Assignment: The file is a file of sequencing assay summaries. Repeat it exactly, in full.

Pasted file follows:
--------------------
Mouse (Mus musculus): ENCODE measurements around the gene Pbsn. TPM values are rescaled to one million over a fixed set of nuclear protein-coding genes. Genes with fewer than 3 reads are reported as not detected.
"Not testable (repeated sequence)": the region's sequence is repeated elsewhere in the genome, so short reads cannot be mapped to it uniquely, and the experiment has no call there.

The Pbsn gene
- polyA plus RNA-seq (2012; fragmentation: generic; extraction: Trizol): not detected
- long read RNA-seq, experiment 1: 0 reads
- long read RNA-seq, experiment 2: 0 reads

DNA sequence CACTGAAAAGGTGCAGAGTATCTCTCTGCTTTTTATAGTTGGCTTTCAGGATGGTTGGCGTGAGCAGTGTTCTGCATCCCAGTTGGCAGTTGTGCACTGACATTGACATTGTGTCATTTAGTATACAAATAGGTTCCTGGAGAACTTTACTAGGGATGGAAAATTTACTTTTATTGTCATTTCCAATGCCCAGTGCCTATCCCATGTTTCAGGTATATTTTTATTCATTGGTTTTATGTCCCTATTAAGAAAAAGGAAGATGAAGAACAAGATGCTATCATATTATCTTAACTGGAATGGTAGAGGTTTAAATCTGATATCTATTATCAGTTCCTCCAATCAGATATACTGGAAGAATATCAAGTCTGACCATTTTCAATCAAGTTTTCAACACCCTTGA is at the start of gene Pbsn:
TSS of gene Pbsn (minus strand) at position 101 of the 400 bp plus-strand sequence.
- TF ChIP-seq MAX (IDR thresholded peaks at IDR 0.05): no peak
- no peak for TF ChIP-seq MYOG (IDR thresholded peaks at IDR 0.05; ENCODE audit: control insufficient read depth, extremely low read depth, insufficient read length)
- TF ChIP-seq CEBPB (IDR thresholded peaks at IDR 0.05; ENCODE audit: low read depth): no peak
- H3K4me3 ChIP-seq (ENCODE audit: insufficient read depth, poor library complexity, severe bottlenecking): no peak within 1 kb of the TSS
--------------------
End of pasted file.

Mouse (Mus musculus): ENCODE measurements around the gene Pbsn. TPM values are rescaled to one million over a fixed set of nuclear protein-coding genes. Genes with fewer than 3 reads are reported as not detected.
"Not testable (repeated sequence)": the region's sequence is repeated elsewhere in the genome, so short reads cannot be mapped to it uniquely, and the experiment has no call there.

The Pbsn gene
- polyA plus RNA-seq (2012; fragmentation: generic; extraction: Trizol): not detected
- long read RNA-seq, experiment 1: 0 reads
- long read RNA-seq, experiment 2: 0 reads

DNA sequence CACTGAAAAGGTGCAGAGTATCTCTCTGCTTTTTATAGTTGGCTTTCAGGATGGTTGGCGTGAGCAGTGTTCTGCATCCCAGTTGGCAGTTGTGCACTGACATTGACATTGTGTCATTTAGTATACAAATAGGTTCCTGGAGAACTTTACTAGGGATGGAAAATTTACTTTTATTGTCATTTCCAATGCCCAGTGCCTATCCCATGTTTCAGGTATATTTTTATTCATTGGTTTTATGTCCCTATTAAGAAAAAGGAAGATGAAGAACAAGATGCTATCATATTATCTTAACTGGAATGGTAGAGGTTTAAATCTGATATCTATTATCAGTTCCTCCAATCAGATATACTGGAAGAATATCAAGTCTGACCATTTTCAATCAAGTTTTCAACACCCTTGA is at the start of gene Pbsn:
TSS of gene Pbsn (minus strand) at position 101 of the 400 bp plus-strand sequence.
- TF ChIP-seq MAX (IDR thresholded peaks at IDR 0.05): no peak
- no peak for TF ChIP-seq MYOG (IDR thresholded peaks at IDR 0.05; ENCODE audit: control insufficient read depth, extremely low read depth, insufficient read length)
- TF ChIP-seq CEBPB (IDR thresholded peaks at IDR 0.05; ENCODE audit: low read depth): no peak
- H3K4me3 ChIP-seq (ENCODE audit: insufficient read depth, poor library complexity, severe bottlenecking): no peak within 1 kb of the TSS